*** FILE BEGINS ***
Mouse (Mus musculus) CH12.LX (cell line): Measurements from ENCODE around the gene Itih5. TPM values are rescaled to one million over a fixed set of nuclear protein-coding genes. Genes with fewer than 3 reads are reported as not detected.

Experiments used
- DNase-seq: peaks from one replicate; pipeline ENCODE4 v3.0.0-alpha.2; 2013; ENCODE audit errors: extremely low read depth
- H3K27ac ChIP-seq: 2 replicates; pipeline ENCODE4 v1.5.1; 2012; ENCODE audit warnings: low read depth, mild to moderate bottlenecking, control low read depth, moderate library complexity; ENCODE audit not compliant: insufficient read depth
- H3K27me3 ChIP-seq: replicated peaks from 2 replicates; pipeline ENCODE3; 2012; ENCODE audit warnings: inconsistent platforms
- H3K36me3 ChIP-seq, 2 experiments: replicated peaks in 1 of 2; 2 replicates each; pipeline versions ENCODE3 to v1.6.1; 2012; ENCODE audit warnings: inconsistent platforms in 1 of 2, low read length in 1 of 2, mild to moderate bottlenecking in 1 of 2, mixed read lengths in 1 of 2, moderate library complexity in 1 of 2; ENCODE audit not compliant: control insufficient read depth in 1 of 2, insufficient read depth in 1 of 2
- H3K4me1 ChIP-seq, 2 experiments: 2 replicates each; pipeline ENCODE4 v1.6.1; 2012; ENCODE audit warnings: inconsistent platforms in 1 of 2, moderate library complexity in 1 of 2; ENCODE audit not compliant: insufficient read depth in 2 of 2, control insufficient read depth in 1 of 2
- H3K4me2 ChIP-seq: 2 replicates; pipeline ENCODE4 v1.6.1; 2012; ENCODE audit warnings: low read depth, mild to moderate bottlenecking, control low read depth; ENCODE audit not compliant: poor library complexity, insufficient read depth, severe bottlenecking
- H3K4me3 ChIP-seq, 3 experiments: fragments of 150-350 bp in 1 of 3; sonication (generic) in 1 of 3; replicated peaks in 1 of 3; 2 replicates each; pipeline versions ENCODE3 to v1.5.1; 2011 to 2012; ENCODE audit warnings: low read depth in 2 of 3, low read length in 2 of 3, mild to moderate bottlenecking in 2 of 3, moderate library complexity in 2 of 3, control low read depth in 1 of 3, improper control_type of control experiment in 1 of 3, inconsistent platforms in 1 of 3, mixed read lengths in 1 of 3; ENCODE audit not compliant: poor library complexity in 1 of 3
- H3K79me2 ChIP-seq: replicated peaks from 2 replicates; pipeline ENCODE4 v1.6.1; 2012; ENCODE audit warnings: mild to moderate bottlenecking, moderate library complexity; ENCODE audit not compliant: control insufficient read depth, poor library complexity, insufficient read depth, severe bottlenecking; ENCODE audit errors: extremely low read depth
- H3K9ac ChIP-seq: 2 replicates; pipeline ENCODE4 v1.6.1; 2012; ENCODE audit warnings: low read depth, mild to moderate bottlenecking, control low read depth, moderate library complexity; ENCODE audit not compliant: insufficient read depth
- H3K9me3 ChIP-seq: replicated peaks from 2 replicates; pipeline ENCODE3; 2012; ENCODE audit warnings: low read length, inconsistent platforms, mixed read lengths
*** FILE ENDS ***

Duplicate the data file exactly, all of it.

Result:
Mouse (Mus musculus) CH12.LX (cell line): Measurements from ENCODE around the gene Itih5. TPM values are rescaled to one million over a fixed set of nuclear protein-coding genes. Genes with fewer than 3 reads are reported as not detected.

Experiments used
- DNase-seq: peaks from one replicate; pipeline ENCODE4 v3.0.0-alpha.2; 2013; ENCODE audit errors: extremely low read depth
- H3K27ac ChIP-seq: 2 replicates; pipeline ENCODE4 v1.5.1; 2012; ENCODE audit warnings: low read depth, mild to moderate bottlenecking, control low read depth, moderate library complexity; ENCODE audit not compliant: insufficient read depth
- H3K27me3 ChIP-seq: replicated peaks from 2 replicates; pipeline ENCODE3; 2012; ENCODE audit warnings: inconsistent platforms
- H3K36me3 ChIP-seq, 2 experiments: replicated peaks in 1 of 2; 2 replicates each; pipeline versions ENCODE3 to v1.6.1; 2012; ENCODE audit warnings: inconsistent platforms in 1 of 2, low read length in 1 of 2, mild to moderate bottlenecking in 1 of 2, mixed read lengths in 1 of 2, moderate library complexity in 1 of 2; ENCODE audit not compliant: control insufficient read depth in 1 of 2, insufficient read depth in 1 of 2
- H3K4me1 ChIP-seq, 2 experiments: 2 replicates each; pipeline ENCODE4 v1.6.1; 2012; ENCODE audit warnings: inconsistent platforms in 1 of 2, moderate library complexity in 1 of 2; ENCODE audit not compliant: insufficient read depth in 2 of 2, control insufficient read depth in 1 of 2
- H3K4me2 ChIP-seq: 2 replicates; pipeline ENCODE4 v1.6.1; 2012; ENCODE audit warnings: low read depth, mild to moderate bottlenecking, control low read depth; ENCODE audit not compliant: poor library complexity, insufficient read depth, severe bottlenecking
- H3K4me3 ChIP-seq, 3 experiments: fragments of 150-350 bp in 1 of 3; sonication (generic) in 1 of 3; replicated peaks in 1 of 3; 2 replicates each; pipeline versions ENCODE3 to v1.5.1; 2011 to 2012; ENCODE audit warnings: low read depth in 2 of 3, low read length in 2 of 3, mild to moderate bottlenecking in 2 of 3, moderate library complexity in 2 of 3, control low read depth in 1 of 3, improper control_type of control experiment in 1 of 3, inconsistent platforms in 1 of 3, mixed read lengths in 1 of 3; ENCODE audit not compliant: poor library complexity in 1 of 3
- H3K79me2 ChIP-seq: replicated peaks from 2 replicates; pipeline ENCODE4 v1.6.1; 2012; ENCODE audit warnings: mild to moderate bottlenecking, moderate library complexity; ENCODE audit not compliant: control insufficient read depth, poor library complexity, insufficient read depth, severe bottlenecking; ENCODE audit errors: extremely low read depth
- H3K9ac ChIP-seq: 2 replicates; pipeline ENCODE4 v1.6.1; 2012; ENCODE audit warnings: low read depth, mild to moderate bottlenecking, control low read depth, moderate library complexity; ENCODE audit not compliant: insufficient read depth
- H3K9me3 ChIP-seq: replicated peaks from 2 replicates; pipeline ENCODE3; 2012; ENCODE audit warnings: low read length, inconsistent platforms, mixed read lengths